Roll for the Galaxy
I've played Race for the Galaxy quite a few times, and I do like it, but I'm very bad at it, and find sometimes it is hard work trying to do well which detracts from the enjoyment of the game. Enter 'Roll for the Galaxy'. In many respects it is very similar to it's older cousin, but instead of using cards, you use dice to build colonies and developments. You roll your dice, and while you can choose any action, the symbols which are face up on the dice determine whether you can use roles selected by other players as well.
I thought this game was really neat, I already like it more than Race for the Galaxy, and although there's still a full range of different strategies you can choose from, it feels less work because you often have less options to choose from when making decisions and less things you can build at any one time.
I certainly don't love this game (I don't think I ever will), and as I said, I'm very bad at it, but I'd be up for playing again sometime. Certainly it's okay as a quick filler.
This is a really nice looking worker placement game, set in a sort of post-apocalyptic future I believe, not that the theme matters. It has got some really interesting mechanisms. Your workers are represented by dice, I think you start with two but can acquire more. You initially roll all your dice, and can play only one at once, unless there are two or more the same in which case you can play all of them that turn. Once all of your dice have been played on the board, you take a turn to recall them and then re-roll them all in your play area. There's a snag though. If the total of all your dice is more than a certain number, you lose one of your dice/workers. So you want to get more workers to get too many or you might lose one.
|From Board Game Geek|
There are all sorts of action spaces your workers can go on, many of them are better the higher the dice number (but sometimes the reverse can be true). There's spaces that affect your maximum dice roll before you start losing workers, there's spaces that increase your card hand limit, and there's the usual spaces that get you resources, cards etc. There's also a rather neat mechanism whereby you can use resources to help build a building. It does tie up workers for a while, but it gets you a victory point star and what's more once it's built anyone who didn't contribute to the building suffers some sort of penalty or restriction to what they can do. Haven't seen this sort of thing before.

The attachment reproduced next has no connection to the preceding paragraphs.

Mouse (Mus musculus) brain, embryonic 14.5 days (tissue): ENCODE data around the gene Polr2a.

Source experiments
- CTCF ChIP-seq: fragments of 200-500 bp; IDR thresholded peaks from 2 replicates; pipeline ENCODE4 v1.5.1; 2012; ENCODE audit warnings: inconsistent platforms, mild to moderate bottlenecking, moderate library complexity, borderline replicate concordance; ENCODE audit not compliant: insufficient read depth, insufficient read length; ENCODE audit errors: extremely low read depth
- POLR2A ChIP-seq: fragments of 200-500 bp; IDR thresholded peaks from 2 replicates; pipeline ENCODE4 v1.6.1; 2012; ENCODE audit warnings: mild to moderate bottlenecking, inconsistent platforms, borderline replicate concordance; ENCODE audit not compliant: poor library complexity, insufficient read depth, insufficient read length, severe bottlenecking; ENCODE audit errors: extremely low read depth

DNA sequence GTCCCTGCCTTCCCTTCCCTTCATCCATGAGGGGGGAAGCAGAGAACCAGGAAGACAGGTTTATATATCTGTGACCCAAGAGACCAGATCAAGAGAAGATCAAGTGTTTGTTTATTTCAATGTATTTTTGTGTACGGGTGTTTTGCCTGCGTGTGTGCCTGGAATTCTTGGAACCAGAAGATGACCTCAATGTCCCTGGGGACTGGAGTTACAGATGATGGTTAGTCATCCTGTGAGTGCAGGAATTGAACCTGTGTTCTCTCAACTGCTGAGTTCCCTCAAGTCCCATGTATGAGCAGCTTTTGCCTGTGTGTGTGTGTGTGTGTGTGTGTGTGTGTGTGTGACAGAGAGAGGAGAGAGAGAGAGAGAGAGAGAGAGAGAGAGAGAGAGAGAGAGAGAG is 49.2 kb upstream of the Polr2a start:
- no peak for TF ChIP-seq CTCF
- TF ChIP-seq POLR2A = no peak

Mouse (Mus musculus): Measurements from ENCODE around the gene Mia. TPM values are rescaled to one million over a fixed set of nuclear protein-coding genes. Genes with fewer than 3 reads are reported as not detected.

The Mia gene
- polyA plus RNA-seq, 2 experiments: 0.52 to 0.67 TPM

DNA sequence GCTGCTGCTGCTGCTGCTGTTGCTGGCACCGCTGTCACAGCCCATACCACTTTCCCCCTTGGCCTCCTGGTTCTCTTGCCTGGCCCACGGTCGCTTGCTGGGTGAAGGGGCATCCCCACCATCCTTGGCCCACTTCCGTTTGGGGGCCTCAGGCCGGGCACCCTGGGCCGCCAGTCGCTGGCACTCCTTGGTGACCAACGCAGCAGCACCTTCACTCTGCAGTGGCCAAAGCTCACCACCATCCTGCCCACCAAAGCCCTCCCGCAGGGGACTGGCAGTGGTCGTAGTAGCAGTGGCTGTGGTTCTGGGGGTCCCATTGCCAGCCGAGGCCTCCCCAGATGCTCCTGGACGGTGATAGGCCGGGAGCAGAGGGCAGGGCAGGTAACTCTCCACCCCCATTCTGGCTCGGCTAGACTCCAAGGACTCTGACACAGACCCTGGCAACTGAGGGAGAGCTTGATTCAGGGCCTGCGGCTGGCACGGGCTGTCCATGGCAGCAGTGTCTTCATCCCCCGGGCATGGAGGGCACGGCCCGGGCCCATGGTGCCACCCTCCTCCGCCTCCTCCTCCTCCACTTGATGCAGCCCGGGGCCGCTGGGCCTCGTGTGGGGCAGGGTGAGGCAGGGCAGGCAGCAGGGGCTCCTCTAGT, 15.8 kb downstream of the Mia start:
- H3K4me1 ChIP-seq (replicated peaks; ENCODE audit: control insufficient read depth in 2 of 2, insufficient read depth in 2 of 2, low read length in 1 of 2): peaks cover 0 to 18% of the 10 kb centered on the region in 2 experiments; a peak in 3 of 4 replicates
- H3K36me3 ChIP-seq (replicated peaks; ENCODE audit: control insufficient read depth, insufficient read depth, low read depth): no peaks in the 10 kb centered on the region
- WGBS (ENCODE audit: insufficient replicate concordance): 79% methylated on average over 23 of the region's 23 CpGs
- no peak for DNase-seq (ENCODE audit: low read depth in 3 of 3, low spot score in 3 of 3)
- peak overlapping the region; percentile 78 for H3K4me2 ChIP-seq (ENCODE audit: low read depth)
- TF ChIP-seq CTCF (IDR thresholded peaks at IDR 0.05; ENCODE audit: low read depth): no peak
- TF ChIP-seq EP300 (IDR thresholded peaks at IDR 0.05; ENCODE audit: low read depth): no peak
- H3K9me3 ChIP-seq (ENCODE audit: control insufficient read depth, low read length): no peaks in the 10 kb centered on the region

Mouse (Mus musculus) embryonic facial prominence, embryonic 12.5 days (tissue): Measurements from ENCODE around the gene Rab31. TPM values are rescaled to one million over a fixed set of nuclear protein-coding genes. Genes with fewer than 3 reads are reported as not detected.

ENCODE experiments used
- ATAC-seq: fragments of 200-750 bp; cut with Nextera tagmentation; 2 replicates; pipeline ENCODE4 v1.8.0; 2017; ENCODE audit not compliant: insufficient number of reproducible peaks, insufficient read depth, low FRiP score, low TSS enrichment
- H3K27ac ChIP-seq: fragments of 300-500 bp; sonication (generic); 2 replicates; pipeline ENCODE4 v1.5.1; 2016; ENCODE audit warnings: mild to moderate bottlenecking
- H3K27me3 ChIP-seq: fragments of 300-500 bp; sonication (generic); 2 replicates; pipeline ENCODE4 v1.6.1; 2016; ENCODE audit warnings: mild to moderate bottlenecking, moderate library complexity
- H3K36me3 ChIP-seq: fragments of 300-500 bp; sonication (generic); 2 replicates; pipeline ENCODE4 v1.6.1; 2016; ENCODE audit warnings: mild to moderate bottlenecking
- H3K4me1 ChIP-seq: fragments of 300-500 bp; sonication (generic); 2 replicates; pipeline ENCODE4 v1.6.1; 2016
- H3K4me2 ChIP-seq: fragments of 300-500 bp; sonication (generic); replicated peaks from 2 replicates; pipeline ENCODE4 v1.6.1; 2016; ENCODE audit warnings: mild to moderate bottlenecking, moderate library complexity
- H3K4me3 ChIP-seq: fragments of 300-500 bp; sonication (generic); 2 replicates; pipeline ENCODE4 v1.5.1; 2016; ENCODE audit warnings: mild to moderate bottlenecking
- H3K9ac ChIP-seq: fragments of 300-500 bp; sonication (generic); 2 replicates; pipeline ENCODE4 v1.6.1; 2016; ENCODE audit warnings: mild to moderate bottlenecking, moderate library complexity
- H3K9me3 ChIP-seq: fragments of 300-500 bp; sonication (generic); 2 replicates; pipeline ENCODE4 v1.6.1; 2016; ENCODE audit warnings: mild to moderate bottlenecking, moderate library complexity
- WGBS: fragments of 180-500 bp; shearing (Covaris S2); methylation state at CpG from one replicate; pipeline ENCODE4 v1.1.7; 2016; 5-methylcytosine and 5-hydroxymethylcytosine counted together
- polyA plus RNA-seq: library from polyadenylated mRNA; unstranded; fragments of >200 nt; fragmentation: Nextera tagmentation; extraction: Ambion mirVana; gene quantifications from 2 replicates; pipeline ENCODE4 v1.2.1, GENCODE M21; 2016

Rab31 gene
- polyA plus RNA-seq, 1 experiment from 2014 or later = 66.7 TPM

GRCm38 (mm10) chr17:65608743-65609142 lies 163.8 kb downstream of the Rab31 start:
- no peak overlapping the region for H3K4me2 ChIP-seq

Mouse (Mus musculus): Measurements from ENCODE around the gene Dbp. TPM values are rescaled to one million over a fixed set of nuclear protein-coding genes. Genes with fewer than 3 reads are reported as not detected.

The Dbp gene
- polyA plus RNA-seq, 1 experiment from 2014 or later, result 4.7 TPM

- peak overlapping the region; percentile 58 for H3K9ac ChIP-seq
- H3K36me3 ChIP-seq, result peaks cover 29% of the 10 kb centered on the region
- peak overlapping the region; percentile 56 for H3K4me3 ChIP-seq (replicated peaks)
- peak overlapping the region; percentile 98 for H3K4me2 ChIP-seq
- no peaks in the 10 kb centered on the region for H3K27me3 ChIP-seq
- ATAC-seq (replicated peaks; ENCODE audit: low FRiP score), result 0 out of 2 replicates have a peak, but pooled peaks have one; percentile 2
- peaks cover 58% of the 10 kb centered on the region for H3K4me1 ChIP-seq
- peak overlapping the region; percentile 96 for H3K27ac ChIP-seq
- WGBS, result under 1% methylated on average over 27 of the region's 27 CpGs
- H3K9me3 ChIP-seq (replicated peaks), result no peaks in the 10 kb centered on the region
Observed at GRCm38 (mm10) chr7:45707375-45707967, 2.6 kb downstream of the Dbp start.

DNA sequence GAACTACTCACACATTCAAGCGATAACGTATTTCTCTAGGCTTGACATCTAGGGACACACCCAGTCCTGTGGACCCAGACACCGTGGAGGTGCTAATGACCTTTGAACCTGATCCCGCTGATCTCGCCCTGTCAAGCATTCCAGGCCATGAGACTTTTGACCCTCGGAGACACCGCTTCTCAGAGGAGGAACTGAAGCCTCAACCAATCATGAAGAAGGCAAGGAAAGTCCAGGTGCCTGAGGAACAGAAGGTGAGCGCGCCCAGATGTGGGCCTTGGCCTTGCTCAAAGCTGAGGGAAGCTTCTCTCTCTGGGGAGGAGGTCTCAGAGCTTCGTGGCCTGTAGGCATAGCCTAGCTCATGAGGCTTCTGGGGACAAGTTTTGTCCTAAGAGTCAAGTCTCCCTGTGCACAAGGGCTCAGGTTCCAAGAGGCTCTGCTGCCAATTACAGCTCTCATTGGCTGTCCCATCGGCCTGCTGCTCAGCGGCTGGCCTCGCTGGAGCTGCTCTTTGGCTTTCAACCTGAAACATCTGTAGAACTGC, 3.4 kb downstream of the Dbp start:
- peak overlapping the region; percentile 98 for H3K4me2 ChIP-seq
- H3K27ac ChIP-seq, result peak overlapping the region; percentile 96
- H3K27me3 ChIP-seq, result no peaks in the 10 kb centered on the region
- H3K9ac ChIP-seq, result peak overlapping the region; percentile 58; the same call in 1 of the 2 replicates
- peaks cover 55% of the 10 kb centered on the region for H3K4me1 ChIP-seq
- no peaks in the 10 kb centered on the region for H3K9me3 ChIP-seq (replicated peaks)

Overall a really interesting worker placement game, I enjoyed a lot. It didn't hurt that I won either, after my friend Neil (whose game it is) announced in no uncertain terms near the end of the game that he had definitely won. Victory is sweet!
I included this in my list of 'Top 10 Games I Missed Out On' on my blog recently, and my friend Gareth noticed and brought it along to one of our next games evenings - thanks Gareth! I really enjoyed this game. It is one of the grand-daddy's of area control games as it came out 20 years ago now in 1995. It is a deceptively simple game, you get a hand of cards numbered one to thirteen and you choose one to play each round. These cards do two things. Firstly, they indicate turn order - the person who chose the highest numbered card goes first. It also has another number on which indicates how many pieces you can take from your stock to your supply (i.e. bring into use to be able to play on the board). The low turn order numbers have more stock-supply markers, the higher numbers don't allow you to bring in any pieces, so you've got to carefully manage which cards you play when.
The players then, in turn order, choose a card from one of six action cards available. These also have two functions, firstly to dictate how many pieces you can play on the board, and secondly it gives you a bonus action you can take which can be anything from 'move five of an opponents pieces anywhere on the board' to 'score an area'. Unless otherwise indicated by cards, there are three scoring rounds in the game, and you'll get different number of points for having the most pieces in an area, second most, third most etc.
In many respects this is such a simple game, but I really like it a lot. Shame it is so hard to get hold of an English version. Though I've just read there's a big box version coming out later in the year...
Mice and Mystics
In the end, I decided not to play it with my daughter, so my wife and I played instead. I liked the story aspect of the game, but because we kept checking what we were supposed to be doing it detracted from it a little. Probably not my preferred type of game, but I'm glad I got to play, and think it will be worth picking up again in a year or two and playing with my daughter.